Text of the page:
The primary job duties that an employee must be able to carry out, with or without reasonable accommodation.
Employees who are excluded from minimum wage and/or overtime pay regulations. Exempt employees typically include salaried executive, administrative, and professional employees.
Fair Labor Standards Act (FLSA)
A federal law that governs minimum wage, overtime, child labor, and recordkeeping rules and regulations for most U.S. workplaces.
Full-time Equivalent (FTE)
The number of hours an employee needs to work over a certain period of time to be considered full-time. What constitutes FTE hours may be determined by a specific statute (e.g., the Affordable Care Act).
When an employer places an employee on temporary, unpaid, and involuntary leave of absence, typically in response to an economic decline or government shutdown.
Gender Pay Gap
The average difference in earnings between men and women who work on a full-time or part-time basis.
General Data Protection Regulation (GDPR)
A data privacy regulation established by the European Union (EU) that strives to protect the personal data of EU residents. This includes data held by employers of EU residents.
Contingent workers, such as independent contractors and freelancers, who normally perform temporary work for multiple clients.
Most often used in executive compensation to tie valuable employees to the company. Usually expressed in stock options that vest over time. If the employee leaves before the stock’s vesting date, they lose the benefit.
Typically used when an executive is fired. This provides a financial benefit for the terminated employee to encourage an easy, drama-free transition.
A concern or complaint that an employee has about their work environment, working conditions, job duties, or a coworker.
A serious action taken by an employee, resulting in immediate dismissal — such as gross negligence, theft, or physical violence.
A program managed by the DOL which allows companies to request special work visas for nonimmigrant aliens who possess specific skills that cannot be fulfilled by American workers.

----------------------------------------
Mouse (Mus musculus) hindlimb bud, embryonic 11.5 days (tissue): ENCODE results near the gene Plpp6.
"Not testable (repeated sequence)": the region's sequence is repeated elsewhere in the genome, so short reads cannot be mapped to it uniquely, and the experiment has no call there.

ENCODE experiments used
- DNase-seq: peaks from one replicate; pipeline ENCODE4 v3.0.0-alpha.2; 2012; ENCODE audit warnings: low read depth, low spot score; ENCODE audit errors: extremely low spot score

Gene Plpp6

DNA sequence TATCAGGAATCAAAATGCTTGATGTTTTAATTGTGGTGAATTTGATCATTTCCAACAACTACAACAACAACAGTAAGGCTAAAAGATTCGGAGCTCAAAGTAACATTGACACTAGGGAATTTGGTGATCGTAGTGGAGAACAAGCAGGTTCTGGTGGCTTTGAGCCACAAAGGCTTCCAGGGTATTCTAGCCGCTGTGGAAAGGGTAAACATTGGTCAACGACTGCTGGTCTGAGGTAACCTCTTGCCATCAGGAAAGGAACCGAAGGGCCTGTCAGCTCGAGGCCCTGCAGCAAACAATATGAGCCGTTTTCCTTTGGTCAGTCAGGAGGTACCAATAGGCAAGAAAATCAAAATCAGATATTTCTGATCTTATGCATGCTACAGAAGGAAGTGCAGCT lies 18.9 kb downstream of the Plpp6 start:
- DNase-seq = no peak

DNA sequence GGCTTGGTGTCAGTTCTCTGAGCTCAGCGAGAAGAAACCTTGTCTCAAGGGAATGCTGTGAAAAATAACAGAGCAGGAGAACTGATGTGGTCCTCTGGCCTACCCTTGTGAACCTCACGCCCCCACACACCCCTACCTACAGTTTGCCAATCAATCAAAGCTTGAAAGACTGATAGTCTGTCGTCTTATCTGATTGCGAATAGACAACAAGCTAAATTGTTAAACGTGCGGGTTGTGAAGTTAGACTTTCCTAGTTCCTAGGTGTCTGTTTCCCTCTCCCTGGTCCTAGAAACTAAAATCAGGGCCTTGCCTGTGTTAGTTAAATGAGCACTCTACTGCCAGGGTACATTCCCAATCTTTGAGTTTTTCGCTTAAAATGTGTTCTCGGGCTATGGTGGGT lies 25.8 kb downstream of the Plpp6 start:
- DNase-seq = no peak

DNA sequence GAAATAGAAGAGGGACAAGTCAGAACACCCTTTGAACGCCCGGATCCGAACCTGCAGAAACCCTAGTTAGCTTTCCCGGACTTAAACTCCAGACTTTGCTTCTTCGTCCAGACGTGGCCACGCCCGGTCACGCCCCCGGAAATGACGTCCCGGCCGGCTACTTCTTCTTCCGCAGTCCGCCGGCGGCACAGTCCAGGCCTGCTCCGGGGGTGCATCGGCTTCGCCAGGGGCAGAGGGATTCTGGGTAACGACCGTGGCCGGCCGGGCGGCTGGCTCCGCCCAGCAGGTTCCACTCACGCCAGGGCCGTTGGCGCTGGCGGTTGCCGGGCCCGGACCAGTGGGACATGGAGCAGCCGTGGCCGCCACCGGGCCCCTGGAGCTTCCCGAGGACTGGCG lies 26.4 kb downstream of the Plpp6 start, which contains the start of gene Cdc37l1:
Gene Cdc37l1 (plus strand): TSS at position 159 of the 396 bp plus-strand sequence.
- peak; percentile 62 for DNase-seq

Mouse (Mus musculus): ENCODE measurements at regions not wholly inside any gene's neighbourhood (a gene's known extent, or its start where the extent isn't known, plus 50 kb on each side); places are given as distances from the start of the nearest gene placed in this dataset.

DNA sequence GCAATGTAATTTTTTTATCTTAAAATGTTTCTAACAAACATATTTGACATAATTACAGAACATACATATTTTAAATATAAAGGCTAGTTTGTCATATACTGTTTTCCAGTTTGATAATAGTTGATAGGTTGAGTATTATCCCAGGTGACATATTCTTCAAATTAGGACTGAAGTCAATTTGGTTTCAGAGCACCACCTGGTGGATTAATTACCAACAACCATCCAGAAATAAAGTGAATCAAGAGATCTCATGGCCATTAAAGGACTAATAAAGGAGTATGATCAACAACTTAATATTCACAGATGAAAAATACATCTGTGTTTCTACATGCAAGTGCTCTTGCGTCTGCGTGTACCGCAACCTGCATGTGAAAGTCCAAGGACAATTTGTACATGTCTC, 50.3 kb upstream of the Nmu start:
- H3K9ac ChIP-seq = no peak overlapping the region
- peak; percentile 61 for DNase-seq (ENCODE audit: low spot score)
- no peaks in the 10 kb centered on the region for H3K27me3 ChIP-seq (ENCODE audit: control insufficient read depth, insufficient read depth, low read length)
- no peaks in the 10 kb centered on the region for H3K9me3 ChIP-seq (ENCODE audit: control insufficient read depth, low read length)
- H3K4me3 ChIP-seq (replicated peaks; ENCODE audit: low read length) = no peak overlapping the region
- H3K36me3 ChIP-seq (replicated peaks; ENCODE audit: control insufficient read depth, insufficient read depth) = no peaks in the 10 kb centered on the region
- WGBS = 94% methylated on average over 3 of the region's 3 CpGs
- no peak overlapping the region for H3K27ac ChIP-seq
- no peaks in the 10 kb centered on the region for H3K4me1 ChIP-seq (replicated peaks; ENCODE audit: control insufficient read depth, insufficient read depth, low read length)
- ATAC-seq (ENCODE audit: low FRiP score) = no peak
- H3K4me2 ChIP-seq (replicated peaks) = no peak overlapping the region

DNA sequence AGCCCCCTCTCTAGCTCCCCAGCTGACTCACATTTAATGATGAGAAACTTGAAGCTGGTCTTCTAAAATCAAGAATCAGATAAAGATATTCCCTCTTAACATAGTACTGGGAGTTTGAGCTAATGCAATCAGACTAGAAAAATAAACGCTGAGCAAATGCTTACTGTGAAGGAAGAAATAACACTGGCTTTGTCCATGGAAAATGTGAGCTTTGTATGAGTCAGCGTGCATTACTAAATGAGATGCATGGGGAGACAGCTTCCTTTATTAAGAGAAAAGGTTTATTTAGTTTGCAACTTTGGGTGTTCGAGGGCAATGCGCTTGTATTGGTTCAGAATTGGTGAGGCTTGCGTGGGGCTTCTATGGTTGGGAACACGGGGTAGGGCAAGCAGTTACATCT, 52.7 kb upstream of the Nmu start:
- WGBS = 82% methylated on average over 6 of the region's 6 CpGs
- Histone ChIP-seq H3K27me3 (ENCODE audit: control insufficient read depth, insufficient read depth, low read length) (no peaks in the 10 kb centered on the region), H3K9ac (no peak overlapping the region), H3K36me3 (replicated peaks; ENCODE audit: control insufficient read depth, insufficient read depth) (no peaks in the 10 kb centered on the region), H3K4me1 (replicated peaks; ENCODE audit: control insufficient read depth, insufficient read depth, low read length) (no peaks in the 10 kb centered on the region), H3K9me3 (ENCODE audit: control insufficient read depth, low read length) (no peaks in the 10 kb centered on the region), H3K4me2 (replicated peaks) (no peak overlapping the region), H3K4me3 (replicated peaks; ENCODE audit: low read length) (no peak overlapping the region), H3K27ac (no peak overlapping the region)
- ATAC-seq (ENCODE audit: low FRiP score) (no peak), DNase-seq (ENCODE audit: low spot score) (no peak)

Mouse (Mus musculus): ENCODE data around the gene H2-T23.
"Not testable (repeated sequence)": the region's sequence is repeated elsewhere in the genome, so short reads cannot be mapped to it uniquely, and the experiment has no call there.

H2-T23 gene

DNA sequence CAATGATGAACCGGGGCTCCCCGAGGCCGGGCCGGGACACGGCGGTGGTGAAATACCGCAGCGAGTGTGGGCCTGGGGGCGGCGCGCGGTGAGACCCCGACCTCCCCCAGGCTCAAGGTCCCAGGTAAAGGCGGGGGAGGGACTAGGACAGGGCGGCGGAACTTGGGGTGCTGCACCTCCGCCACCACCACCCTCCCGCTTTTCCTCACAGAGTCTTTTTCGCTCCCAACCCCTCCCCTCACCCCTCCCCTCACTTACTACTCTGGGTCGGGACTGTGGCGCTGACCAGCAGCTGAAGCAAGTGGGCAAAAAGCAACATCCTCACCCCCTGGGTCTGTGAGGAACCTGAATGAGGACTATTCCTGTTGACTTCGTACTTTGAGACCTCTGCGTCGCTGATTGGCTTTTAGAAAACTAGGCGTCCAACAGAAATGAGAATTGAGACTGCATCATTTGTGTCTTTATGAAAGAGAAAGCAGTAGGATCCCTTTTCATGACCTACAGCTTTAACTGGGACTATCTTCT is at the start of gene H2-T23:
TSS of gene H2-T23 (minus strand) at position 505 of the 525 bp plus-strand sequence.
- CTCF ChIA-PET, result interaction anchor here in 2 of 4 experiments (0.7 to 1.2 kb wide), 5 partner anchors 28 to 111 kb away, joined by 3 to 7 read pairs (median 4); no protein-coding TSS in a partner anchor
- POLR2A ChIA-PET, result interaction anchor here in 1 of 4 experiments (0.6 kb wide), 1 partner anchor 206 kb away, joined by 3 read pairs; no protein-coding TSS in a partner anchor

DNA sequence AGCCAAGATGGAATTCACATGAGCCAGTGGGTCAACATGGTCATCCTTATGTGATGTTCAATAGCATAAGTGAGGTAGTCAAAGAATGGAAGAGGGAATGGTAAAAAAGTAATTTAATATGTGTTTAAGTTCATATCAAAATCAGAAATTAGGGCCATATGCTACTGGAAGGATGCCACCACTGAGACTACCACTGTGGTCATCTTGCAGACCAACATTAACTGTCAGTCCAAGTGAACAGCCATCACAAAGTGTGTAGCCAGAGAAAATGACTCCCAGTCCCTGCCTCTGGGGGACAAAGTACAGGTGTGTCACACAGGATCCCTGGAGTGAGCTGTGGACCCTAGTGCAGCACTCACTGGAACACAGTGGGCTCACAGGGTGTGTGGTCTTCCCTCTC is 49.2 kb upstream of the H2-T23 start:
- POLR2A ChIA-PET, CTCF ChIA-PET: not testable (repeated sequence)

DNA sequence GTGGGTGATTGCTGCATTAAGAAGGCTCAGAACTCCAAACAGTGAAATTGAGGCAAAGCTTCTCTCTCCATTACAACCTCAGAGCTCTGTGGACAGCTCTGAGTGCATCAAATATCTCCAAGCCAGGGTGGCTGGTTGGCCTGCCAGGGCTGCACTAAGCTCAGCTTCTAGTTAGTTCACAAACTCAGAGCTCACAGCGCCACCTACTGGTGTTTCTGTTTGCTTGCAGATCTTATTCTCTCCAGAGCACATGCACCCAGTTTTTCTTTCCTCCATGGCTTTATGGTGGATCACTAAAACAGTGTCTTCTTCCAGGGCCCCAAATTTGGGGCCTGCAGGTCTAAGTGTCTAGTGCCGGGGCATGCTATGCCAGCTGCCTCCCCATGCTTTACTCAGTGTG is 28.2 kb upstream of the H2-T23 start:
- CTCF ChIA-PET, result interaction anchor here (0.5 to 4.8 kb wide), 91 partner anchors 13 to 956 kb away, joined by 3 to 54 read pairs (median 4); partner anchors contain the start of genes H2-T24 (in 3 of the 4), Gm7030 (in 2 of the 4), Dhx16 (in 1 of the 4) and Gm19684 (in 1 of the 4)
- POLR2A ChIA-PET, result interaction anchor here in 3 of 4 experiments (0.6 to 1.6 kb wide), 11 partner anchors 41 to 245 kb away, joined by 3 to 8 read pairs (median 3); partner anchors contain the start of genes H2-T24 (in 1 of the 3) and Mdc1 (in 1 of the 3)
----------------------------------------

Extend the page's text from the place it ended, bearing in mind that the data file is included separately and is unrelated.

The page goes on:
Unwelcome behavior that is based on a protected class, such as race, color, national origin, sex, older age, disability, religion, or genetic information. Harassment includes hostile, intimidating, or abusive conduct.
High-Potential Employee (HiPo)
An employee who has the ability, desire, and drive to elevate to (and thrive) in higher-level positions, typically management roles.
The process of collecting and applying HR data to enhance employee performance and business outcomes.
Human Capital Management (HCM)
An extensive set of practices and tools that employers use to recruit, manage, and develop employees. recently, HCM has been replaced with the more friendly term People Operations.
Human Resource Information System (HRIS)
Software that integrates human resources management and information technology.
Human Resource Management System (HRMS)
A suite of HR software applications that employers leverage to manage a range of HR activities, such as recruiting, hiring, compensation, benefits, and employee performance.
Employment form required by the federal government to prove citizenship and legal worker status.
Additional pay earned on top of a base salary based on attaining documented goals.
A self-employed individual. The contractor’s client (or the payer) has the right to control and direct only the result of the work — not what will be done or how it will be done.
An order from the court requiring someone to perform, or stop performing, a certain act. For example, an injunctive relief may require an employer to stop putting discriminatory questions on their job application.
Workplace insubordination occurs when an employee intentionally disobeys their employer’s legal and reasonable orders. Insubordination usually leads to disciplinary action.
The process of analyzing a job to understand:
- The duties and responsibilities involved
- How the job compares to other positions
- What qualifications are needed to capably execute the job
- The working conditions under which the job is performed
The process of assessing the scope, duties, responsibilities, and complexity of a job to determine the most appropriate rank and job title.
An overview of the function, duties, and responsibilities of a position and the required or preferred qualifications. The job description is provided to job applicants and employees.
When an employee is not content with their job because their expectations are not being met.
The process of comparing a job’s responsibilities against others in the company and the competitive market to determine the job’s market value.
A type of on-the-job training that lets an employee become more familiar with their role by following and observing another (more experienced) employee who actually does the job.